Over the years, the Padua Hills Festival has developed a reputation for its dark, cutting-edge tales of suburban horror and its Method-style, process-based approach to theater. But at what point does the process become an end in itself?
The grand pere of the style, John Steppling, has been quoted as saying, “We do plays here you wouldn’t do elsewhere. Usually this kind of work is discouraged. The key difference here is that Padua develops writers, not plays.”
If only they developed plays, audiences would not be subjected to the self-indulgence of these writers, who might then mature beyond their points of departure rather than becoming caricatures of themselves.
Case in point is the first of Series A’s four one-acts. “Failure to Thrive,” by Neena Beber, is about a man who may be a killer (Michael Shamus Wiles) constantly stifling a woman (Jessica Hecht) from self-improvement, as they observe their daughter (Kara Westerman), who may not be their daughter, act like a bird, which she thinks she is. And it’s under-directed (by Beber) to boot.
In “Disgrace,” John O’Keefe proves to be a better director than playwright. In his hillside romp, the audience is treated to exceptional performances from Denise Poirier, Dahlia Wilde and Susan Van Allen. They play a trio of deranged nymphs who have escaped from the local sanitarium and are intent upon making amends over the man they alternately loved and murdered.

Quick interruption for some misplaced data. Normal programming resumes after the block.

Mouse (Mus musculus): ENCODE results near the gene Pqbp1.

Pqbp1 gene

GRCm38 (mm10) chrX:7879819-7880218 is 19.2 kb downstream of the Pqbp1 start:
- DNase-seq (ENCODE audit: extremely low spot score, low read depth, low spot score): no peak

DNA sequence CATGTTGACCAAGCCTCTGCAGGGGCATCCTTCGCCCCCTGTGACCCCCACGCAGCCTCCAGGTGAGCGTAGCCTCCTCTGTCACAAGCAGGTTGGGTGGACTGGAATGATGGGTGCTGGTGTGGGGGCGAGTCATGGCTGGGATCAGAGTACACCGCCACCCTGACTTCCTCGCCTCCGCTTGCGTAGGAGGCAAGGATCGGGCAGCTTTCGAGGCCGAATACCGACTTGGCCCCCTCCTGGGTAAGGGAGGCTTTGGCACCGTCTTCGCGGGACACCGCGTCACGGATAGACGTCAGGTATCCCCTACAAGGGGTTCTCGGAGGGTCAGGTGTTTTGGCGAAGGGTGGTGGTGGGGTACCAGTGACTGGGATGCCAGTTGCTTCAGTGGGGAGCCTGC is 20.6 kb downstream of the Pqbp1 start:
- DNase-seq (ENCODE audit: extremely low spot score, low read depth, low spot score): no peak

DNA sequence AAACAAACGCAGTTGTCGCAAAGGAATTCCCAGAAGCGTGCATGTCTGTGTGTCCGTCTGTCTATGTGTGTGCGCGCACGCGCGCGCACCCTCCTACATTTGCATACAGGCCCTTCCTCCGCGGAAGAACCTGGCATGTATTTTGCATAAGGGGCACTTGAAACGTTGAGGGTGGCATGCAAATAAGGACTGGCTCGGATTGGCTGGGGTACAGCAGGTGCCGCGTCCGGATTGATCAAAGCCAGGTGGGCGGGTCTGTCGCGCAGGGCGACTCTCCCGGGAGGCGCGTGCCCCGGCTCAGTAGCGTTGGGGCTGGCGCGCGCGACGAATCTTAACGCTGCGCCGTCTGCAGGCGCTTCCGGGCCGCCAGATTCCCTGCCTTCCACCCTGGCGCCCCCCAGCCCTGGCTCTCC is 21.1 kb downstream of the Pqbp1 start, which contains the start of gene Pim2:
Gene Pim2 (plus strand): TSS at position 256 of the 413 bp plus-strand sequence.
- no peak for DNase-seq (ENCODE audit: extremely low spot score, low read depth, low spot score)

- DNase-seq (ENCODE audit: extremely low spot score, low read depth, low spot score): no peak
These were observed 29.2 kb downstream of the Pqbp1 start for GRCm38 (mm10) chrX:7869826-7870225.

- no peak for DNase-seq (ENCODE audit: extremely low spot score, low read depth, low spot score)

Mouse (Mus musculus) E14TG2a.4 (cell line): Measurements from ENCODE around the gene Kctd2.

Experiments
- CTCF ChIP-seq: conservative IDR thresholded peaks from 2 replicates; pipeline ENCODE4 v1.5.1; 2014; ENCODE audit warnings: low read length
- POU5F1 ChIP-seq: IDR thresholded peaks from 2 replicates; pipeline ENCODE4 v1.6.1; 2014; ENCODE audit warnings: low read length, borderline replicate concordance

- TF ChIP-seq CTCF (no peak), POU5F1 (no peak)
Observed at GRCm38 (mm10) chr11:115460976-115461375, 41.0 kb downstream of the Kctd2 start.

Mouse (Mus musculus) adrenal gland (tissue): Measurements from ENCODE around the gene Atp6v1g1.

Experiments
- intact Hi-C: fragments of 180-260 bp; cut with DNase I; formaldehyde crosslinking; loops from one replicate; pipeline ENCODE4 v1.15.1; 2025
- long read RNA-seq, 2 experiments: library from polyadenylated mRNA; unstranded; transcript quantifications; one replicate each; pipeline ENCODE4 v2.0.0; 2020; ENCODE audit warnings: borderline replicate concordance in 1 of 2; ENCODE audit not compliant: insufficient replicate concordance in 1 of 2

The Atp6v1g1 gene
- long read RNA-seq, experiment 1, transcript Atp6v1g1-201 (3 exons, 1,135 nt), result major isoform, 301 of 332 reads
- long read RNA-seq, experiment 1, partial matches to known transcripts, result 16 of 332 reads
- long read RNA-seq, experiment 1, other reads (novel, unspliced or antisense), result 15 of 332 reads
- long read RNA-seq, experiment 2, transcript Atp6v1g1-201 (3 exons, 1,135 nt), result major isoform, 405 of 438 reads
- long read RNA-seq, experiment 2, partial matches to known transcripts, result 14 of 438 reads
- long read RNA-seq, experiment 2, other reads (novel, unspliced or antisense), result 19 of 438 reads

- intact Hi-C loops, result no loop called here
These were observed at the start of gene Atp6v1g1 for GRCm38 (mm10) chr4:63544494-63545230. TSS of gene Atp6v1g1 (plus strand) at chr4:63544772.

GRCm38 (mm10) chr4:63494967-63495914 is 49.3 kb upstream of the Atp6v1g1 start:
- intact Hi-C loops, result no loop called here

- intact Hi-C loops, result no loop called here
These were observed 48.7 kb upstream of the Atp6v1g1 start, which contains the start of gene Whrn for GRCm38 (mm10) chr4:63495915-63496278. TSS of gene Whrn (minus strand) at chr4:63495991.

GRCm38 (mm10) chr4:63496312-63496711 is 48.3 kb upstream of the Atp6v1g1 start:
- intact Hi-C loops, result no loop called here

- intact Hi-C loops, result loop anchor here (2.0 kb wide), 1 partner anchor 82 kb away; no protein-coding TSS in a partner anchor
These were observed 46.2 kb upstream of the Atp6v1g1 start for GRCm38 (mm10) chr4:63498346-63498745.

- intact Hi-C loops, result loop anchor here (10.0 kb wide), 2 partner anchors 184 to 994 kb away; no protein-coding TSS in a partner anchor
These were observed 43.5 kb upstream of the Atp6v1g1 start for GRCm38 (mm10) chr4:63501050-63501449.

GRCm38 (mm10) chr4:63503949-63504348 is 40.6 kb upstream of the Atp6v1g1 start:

The performances are as diverse as the actresses and, under O’Keefe’s skilled direction, the key women play off each other with aplomb.
Of the three plays reviewed, the evening’s finest offering was “Terra Incognita,” from Maria Irene Fornes. Three American tourists in Spain face the demons of their own past while they are confronted with the ravages of the country’s less-than-humane living conditions, and the reminders of the white man’s abuse of the Indians. Fornes’ lyrical language contains a piece of paramount magnitude.
There were too-long pauses between the pieces; the evening, slated to begin at 7:30 p.m., did not start its final act, a work by John Steppling, until nearly 11:30 p.m.
This, coupled with the cold at the outdoor performance, lured several audience members (including at least one reviewer) away from the clutches of potentially more dark depravity, and into the relative safety of their cars and the Golden State Freeway.